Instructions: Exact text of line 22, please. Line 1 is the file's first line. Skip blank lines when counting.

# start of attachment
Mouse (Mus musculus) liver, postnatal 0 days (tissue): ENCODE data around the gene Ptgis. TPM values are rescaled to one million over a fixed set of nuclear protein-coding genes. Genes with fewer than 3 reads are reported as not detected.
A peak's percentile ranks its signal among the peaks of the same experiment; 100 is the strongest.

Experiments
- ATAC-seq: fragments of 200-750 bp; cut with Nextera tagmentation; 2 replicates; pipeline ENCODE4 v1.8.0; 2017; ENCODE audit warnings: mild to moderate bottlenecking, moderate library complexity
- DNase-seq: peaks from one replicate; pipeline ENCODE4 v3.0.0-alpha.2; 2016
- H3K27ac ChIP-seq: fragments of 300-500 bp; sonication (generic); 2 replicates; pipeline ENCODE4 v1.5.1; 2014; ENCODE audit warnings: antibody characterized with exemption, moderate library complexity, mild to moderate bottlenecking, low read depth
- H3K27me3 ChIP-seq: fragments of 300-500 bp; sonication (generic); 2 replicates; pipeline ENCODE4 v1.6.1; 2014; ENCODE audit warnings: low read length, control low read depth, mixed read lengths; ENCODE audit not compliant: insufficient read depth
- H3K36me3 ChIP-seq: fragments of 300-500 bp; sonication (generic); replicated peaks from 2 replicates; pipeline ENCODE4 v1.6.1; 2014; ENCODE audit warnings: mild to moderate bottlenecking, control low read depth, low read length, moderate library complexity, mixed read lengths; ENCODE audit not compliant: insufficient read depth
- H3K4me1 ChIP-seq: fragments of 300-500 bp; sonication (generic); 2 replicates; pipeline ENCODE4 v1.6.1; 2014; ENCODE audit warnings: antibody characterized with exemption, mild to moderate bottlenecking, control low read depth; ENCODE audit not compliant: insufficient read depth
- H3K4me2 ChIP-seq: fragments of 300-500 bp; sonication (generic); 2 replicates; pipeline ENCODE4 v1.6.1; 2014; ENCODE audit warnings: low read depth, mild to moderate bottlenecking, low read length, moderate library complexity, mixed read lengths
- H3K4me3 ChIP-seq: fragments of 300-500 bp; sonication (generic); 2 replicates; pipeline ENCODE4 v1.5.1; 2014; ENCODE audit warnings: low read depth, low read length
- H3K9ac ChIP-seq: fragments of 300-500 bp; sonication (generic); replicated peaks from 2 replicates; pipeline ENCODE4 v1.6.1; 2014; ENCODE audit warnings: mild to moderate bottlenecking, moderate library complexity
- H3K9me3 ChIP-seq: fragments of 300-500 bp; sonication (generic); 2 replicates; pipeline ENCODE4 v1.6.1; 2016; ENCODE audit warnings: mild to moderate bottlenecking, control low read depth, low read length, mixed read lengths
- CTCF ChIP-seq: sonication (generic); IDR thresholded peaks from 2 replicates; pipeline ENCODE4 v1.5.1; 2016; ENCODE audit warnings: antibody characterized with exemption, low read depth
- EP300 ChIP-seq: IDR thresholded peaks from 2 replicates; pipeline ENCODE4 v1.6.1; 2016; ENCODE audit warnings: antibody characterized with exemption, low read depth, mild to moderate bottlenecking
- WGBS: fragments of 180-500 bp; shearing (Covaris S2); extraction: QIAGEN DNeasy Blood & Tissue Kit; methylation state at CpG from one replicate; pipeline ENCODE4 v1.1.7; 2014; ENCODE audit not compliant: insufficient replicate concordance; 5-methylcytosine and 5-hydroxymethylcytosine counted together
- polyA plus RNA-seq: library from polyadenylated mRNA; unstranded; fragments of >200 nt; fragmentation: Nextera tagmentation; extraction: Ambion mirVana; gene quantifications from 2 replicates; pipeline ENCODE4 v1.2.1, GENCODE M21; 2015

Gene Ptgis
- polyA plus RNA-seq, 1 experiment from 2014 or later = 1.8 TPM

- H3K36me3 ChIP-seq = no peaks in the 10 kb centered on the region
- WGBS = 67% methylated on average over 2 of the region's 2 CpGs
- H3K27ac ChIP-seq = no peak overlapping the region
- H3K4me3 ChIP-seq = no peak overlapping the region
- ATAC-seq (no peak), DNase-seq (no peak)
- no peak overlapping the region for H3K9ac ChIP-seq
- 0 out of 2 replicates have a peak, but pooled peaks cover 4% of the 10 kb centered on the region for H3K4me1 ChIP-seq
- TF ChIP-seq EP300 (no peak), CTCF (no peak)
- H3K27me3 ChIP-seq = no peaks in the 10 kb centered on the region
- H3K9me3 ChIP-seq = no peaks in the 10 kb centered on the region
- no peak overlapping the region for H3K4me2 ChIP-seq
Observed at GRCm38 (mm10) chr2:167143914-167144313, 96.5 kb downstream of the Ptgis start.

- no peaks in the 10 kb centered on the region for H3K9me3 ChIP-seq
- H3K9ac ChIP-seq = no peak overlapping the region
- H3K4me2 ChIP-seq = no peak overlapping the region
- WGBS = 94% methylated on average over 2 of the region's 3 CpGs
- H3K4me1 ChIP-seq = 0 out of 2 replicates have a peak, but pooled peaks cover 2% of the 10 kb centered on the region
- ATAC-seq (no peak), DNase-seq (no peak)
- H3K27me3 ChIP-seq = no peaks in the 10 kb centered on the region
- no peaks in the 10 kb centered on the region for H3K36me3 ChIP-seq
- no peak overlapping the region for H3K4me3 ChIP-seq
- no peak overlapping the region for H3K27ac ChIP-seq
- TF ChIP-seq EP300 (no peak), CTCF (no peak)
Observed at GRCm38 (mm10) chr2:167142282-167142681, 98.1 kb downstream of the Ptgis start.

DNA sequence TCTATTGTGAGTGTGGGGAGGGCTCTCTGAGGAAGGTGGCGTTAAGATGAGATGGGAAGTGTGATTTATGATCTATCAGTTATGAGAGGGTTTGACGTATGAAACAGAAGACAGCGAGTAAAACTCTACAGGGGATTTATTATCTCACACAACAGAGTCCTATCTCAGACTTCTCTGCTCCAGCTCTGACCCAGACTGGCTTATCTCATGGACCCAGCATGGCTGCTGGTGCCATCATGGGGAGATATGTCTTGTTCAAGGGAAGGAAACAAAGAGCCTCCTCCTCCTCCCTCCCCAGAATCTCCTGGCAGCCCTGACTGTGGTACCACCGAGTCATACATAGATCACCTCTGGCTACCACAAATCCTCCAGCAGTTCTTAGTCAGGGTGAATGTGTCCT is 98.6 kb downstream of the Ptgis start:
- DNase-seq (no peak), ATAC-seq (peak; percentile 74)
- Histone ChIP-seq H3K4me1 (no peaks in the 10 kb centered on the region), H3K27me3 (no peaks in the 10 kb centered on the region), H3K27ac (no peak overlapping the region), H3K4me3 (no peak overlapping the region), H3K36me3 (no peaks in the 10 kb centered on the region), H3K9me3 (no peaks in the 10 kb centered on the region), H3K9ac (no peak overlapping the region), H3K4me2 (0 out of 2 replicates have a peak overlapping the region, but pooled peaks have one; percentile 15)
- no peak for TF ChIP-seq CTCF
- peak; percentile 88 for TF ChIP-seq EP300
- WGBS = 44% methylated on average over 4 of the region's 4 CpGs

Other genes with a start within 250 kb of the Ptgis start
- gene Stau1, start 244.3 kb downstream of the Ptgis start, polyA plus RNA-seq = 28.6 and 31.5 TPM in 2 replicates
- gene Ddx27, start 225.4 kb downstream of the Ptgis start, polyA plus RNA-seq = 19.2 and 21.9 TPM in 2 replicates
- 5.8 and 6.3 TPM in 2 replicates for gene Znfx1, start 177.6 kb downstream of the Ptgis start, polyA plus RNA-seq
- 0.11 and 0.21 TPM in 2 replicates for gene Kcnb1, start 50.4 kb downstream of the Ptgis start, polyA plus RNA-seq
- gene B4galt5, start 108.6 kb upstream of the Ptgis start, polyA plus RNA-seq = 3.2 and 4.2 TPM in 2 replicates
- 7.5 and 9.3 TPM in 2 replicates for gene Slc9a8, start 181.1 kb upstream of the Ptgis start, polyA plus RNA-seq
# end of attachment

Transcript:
- H3K27ac ChIP-seq = no peak overlapping the region